Winterize Your Outdoor Spa

When autumn approaches near Labor Day in the States, it’s time for pool owners to start thinking about winterization. This is also the time to begin thinking about winterizing your outdoor spa. Usually the pool is kept up and running through the holiday, but afterwards, it is time to close up shop. A spa can be kept up for a little while longer but by late November or well before the first freeze, you will want to close it down for the winter also. If you own an outdoor spa, there are some important steps to keep it clean and fresh for the long winter, and also to keep corrosion from setting in. Please note that these steps are not for in-ground spas, they are for above-ground, self-contained, or wooden hot tub spas.

The first thing you want to do is drain out all the water from your spa. You should have a pump that will do this for you automatically or a drain plug that can be pulled. Once the water is drained, turn on the blowers for a couple minutes to remove the water that is left in the lines. Any excess water should be removed with a shop vac and dried with towels.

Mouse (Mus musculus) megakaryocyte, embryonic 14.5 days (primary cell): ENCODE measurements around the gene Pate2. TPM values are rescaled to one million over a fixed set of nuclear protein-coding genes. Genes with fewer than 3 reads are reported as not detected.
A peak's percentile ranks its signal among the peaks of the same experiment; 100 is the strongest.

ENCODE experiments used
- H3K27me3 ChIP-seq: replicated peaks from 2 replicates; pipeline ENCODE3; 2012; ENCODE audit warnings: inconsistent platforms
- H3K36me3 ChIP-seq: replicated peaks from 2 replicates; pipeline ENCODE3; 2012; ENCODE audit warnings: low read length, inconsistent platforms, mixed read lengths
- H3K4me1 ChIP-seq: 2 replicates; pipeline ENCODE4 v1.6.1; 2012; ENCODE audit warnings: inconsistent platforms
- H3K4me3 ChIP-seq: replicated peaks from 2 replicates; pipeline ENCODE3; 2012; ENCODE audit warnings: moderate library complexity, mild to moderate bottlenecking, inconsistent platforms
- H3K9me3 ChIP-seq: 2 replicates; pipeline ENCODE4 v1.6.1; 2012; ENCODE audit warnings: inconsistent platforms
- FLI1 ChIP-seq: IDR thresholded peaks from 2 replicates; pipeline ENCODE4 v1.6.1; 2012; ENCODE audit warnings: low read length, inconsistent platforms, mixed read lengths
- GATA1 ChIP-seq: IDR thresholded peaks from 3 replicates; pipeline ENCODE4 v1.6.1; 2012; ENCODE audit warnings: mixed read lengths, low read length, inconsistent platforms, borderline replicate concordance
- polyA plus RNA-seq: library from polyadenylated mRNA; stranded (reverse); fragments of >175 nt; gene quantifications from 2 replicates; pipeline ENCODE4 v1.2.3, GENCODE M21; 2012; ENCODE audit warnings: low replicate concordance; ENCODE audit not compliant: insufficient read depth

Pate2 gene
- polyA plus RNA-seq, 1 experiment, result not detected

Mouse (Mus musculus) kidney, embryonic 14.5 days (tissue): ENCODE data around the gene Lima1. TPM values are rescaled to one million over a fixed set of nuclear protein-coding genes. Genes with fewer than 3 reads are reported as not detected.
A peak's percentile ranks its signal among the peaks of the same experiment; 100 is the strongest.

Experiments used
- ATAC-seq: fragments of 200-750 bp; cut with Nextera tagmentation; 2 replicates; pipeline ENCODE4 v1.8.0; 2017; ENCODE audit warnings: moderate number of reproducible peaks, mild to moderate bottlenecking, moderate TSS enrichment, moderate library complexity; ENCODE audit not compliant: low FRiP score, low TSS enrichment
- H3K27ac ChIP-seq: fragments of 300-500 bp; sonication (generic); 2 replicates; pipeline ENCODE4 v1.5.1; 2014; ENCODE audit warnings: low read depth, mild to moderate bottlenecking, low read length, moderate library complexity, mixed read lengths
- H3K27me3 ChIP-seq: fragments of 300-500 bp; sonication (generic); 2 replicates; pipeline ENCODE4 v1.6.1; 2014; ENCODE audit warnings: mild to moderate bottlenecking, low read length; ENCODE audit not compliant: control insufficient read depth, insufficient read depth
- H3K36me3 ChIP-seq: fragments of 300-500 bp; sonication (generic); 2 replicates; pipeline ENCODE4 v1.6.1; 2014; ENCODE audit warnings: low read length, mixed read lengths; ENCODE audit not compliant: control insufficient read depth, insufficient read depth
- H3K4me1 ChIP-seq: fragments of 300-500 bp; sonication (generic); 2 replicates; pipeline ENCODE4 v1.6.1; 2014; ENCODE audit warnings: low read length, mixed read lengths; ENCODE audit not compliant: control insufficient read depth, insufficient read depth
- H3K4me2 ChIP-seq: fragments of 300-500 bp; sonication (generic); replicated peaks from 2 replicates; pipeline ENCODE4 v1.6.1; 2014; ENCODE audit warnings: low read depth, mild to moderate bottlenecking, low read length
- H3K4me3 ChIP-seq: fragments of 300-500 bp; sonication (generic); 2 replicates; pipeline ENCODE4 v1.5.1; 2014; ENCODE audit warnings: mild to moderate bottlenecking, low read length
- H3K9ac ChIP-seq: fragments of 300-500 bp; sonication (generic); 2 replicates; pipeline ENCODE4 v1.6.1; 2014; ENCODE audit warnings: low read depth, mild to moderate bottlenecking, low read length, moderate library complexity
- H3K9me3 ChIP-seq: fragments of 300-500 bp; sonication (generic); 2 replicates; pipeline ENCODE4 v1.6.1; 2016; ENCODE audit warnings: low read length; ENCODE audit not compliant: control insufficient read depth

Once the spa is completely dry, it should be thoroughly cleaned. Remove any stains or dirt from the bottom and sides.

The next step is to locate the heater and turn it off. Also, if you have a dedicated circuit in your breaker box for the spa heater, turn that off as well.

Make sure your equipment is dry by draining the pump and filter. Any bleed valves should be opened to release water. You can add RV antifreeze to the pump and filter to help protect them from freezing.

Most spas come with a hard cover. If you have the hard cover it should be secured tightly to the spa. In addition to the hard cover you will want to put plastic or a waterproof tarp over the top as well in case any water leaks into the spa. To keep the tarp or plastic secure, place a large sheet of plywood on top of the plastic.

If you have a wooden hot tub, follow the same instructions as above except do not drain the water completely out of the tub. The wood is sensitive to the cold and it will shrink in the winter if there is not water in the tub. The sides will be fine but you should leave about 2 inches of water in the bottom.

By following these steps, your spa will be safe, protected from the winter elements, and ready to go in the spring.

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